I don’t necessarily agree that all recruiters should be former operations personnel because there are many, many more skills required to become an effective recruitment consultant; high-level technology and communication skills to name just two. However, at Mining People I am pleased to report we do have many former operations personnel in our teams.

Someone operating underground mining equipment

However, what I think is far more important is that recruitment businesses focus on a specific industry sector (like mining, as one example) and then target that sector only, train their people about the industry and even take their recruiters on site visits. Then they will very quickly learn what is required onsite.     

Where to from here on labour hire in mining?

All this negativity! And yet there is no question, in my mind at least, that without a flexible labour hire model the mining industry would not be able to respond effectively to often volatile commodity price markets.

People also need to understand that mining is a very projects-oriented industry.

  • Exploration companies, for example, don’t drill all year round
  • Tailings dams need to be extended and a project team is needed to do that, but then soon after they are no longer required
  • An ore body is worked out and a new one needs to be assessed, then brought into production using a different set of skills (that the operations personnel have)
  • It is often not possible to predict how long it will take to complete a mining project.

I simply cannot agree with those who say labour hire should be phased out and all jobs made permanent. If that were to occur, the mining industry would not function effectively and mining companies would stop taking risks with inexperienced people, further adding to skills shortages.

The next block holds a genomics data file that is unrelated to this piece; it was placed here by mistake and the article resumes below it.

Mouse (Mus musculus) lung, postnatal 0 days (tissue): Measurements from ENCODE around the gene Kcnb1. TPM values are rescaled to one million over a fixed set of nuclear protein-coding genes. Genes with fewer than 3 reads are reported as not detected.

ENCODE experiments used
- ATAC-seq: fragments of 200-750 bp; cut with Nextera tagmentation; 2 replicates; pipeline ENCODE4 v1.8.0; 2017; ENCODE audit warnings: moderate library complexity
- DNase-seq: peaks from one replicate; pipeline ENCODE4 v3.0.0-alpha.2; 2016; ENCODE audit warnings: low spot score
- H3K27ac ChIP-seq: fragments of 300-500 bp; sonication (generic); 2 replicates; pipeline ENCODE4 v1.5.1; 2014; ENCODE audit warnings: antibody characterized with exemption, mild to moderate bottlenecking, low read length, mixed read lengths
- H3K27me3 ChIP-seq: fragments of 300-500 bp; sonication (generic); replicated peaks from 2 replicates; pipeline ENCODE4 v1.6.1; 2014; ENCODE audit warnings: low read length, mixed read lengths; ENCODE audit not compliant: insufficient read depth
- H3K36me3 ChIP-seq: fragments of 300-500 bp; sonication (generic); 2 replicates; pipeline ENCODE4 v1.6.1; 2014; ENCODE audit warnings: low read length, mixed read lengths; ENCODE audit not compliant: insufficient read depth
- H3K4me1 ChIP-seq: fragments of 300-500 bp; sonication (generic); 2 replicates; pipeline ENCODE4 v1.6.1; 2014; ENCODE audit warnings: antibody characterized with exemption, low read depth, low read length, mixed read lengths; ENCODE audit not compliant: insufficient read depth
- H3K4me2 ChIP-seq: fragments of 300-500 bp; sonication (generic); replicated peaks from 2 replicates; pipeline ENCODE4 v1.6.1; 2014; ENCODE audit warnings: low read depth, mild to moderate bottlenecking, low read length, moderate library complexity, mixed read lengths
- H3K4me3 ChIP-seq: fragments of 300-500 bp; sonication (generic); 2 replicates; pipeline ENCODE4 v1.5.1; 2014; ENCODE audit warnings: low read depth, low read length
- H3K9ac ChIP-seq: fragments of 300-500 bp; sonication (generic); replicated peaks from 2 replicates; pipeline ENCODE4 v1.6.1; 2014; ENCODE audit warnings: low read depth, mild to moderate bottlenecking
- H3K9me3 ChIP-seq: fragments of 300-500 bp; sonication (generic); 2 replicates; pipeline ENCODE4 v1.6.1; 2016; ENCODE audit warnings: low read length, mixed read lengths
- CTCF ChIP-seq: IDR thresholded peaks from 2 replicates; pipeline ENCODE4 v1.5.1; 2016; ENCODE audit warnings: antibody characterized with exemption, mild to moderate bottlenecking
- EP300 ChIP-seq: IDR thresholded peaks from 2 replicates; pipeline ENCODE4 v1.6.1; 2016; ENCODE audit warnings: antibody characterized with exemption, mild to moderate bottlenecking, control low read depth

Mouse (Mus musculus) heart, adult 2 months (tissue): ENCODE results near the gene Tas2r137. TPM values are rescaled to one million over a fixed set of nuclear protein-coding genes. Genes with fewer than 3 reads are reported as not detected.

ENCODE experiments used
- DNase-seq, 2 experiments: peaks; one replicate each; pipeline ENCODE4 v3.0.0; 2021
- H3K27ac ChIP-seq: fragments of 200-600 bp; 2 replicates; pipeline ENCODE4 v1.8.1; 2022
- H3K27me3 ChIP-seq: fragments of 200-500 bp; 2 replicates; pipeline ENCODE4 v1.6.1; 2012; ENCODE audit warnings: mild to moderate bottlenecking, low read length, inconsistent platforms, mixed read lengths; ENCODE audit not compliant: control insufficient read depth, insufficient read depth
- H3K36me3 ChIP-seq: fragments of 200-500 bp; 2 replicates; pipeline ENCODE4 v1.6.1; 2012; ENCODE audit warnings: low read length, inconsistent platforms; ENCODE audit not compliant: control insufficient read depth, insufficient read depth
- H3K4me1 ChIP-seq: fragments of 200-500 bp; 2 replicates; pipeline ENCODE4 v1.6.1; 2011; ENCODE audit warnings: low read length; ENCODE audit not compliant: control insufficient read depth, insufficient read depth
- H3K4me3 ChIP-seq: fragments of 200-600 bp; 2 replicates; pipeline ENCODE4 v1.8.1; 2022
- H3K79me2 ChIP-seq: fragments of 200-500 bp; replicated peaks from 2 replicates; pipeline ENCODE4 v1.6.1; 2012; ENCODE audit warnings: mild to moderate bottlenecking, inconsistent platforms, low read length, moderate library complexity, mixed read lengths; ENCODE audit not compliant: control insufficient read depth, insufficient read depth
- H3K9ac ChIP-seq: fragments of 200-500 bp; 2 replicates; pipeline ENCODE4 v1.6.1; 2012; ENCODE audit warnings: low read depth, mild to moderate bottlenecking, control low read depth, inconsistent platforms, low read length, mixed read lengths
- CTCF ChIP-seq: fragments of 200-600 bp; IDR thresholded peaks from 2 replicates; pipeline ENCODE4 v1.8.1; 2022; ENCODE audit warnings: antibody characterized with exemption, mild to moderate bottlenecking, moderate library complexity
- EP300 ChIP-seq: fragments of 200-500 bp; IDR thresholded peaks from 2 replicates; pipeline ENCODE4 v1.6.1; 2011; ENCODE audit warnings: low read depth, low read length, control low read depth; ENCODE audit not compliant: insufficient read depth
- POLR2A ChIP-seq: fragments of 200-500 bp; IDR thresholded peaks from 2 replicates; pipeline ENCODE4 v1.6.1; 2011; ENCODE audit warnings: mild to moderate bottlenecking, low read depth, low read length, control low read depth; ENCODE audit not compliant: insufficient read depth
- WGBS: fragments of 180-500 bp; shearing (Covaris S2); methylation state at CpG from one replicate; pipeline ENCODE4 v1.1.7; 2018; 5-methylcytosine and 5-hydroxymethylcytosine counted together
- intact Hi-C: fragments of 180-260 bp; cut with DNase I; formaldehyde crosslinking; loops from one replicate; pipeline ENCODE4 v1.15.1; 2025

So I’m going to stick my head up and make some suggestions. Hopefully I don’t get it knocked off.

What could mining companies do differently

  • Stop making decisions on which labour hire company to use based on the lowest margin. In what is a sophisticated, complex, human-focused service like this, the cheapest will almost always cause you problems and cost you way more money than you think you are saving
  • Choose a small number of specialist recruitment firms to work with and stick by them through thick and thin (unless they stop delivering, obviously)
  • If you offer an exclusive arrangement to a recruiter, demand that they do not work with your employer competitors
  • Demand that all your labour hire suppliers measure their performance against at least this one simple metric; how many of the people they placed with you, either completed their full term and/or converted to your payroll.
  • Let the recruiter inside your business. Rather than keeping them at arms-length, invite them to your sites and into your offices and allow them to talk to your managers
  • Spell out a clear pathway, with a timeframe, to convert the contract role to a permanent one. If it won’t ever be a permanent role, say that clearly up front